Previewing an individual team creates many good storylines but examining a major conference in the final year of the BCS championship system is just as intriguing.
There are a lot of questions surrounding the Pac-12 coming into the new football season. How well is the Pac-12 going to be? Are the conference’s elites good enough to dethrone Alabama and the SEC and what’s the deal with the Pac-12/DirecTV negotiations?
The State Press asked various football beat reporters and sports editors from other Pac-12 student newspapers on the conference’s outlook this season as well as adding our own thoughts.
1) What do you think is the biggest storyline in the conference for 2013?
Andrew Erickson, The Daily Bruin, UCLA: This year’s biggest storyline revolves around whether or not the conference’s three biggest first year quarterbacks from last year — Stanford’s Kevin Hogan, Oregon’s Marcus Mariota and UCLA’s Brett Hundley — can avoid sophomore slumps. All three schools are looking for at least a shot at the Pac-12 title, and with a big time playmaker exiting each program (Stepfan Taylor from Stanford, Oregon’s Kenjon Barner and UCLA’s Johnathan Franklin), the pressure will be on each of these quarterbacks to carry a heavier offensive load. This could also be the year we finally see the Pac-12 develop into a full-fledged quarterback conference, with Taylor Kelly of ASU on the rise, Washington’s Keith Price looking to bounce back and competitions just having been decided at Arizona, USC and Cal.
Nick Selbe, The Daily Trojan, USC: Is the Pac-12 the best conference in 2013? SEC folks would scoff at the thought, but the discussion might be closer than most think. The Pac-12 features five teams in the preseason top 25, with three others receiving votes. The SEC has six teams ranked, though all of them are in the top 12, and the conference has of course won the last seven (!) BCS titles. But the Pac-12 has two legit title contenders with Oregon and Stanford, and an unparalleled depth of talented, bowl-bound teams capable of sneaking into the national picture. The SEC reign of terror has to end sometime, and the Pac-12 could be the conference to knock it off its throne.
Luke Della, The Daily Wildcat, UA: I think the biggest storyline for 2013 season is whether or not Oregon and USC are still the faces of the conference. From 2009 to 2011 Oregon absolutely dominated the Pac-10/12. And Stanford always seemed to be lurking in the back. But now that they ended Oregon’s short reign of dominance and Chip Kelly is in the NFL, “have the Cardinal replaced the Ducks?” could be an interesting thing to keep tabs on as the season progresses. Now it seems USC has been a face of the conference since OJ Simpson and probably before that. But since 2009 the almighty Trojans just haven’t quite had the same roar as before. Part of it might have been because they were on probation, they did finish 2011 ranked No. 6 in the AP poll, but USC hasn’t really been a fixture in the National Championship race and for the first time in a while. Whoever their quarterback is going to be is a pretty much unknown. That being said, I think that since it’s L.A. they’ll always be in the news. It’s just a matter of if UCLA will be on the front page and USC will have to accept page two.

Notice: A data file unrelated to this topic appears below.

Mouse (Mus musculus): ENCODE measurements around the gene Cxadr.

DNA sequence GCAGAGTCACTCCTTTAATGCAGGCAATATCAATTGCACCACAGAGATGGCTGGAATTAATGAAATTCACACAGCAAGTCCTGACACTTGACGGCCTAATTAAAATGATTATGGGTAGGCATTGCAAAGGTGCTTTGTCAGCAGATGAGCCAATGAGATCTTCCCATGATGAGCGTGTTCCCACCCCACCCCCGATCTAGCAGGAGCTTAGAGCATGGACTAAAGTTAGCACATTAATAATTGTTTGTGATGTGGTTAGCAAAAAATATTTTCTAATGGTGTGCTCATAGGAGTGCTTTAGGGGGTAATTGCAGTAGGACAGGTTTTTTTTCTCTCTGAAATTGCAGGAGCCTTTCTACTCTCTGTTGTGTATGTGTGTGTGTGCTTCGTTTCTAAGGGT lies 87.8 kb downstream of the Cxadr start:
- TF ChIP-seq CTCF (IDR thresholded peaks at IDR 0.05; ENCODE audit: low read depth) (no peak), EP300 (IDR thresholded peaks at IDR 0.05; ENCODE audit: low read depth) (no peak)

2) Which team would you say is the “dark horse” of the Pac-12?
Andrew Erickson, The Daily Bruin, UCLA: The 2013 Pac-12 dark horse candidate is Arizona State. Though UCLA, whether by technicality (2011) or outright victory (2012) has been the Pac-12 South’s only representative in the Pac-12 Championship so far, the Sun Devils could change that this year thanks to the return of 3,000 yard passer Taylor Kelly as well as a somewhat fortunate in-conference schedule. While ASU will have to travel to Stanford in late September, Oregon does not appear on the team’s schedule, a huge advantage in a Pac-12 South race that could be extremely tight. If Kelly can keep his mind off of drag racing and on the routes of his receivers on Nov. 23 in Pasadena, the Sun Devils could earn a shot at their first Rose Bowl Game since 1997.
Chris Shaw, The Daily Evergreen, Washington State: At the risk of being a homer, the Washington State Cougars are the dark horse and underdog this season in the conference. They were at the bottom of the Pac-12 last season, saved from last place only because of a stronger preseason than Colorado had. Before that, the Cougars resided in the depths of the conference and have formed a reputation for losing. However, quarterback Connor Halliday has a year of experience with head coach Mike Leach’s Air Raid offense, which will work out some of the kinks Halliday experienced last season. Also, a slew of returning receivers will assist Halliday in the Air Raid, giving the offense the chemistry it might have lacked last year. If the Cougars can continue to make big plays on defense and can turn offensive possessions into touchdowns rather than field goals or worse, interceptions, Washington State has a chance to make an impact as early as this season. If they should run into trouble with the passing game though, they did manage to land four-star recruit Tyler Bruggman to step in if needed.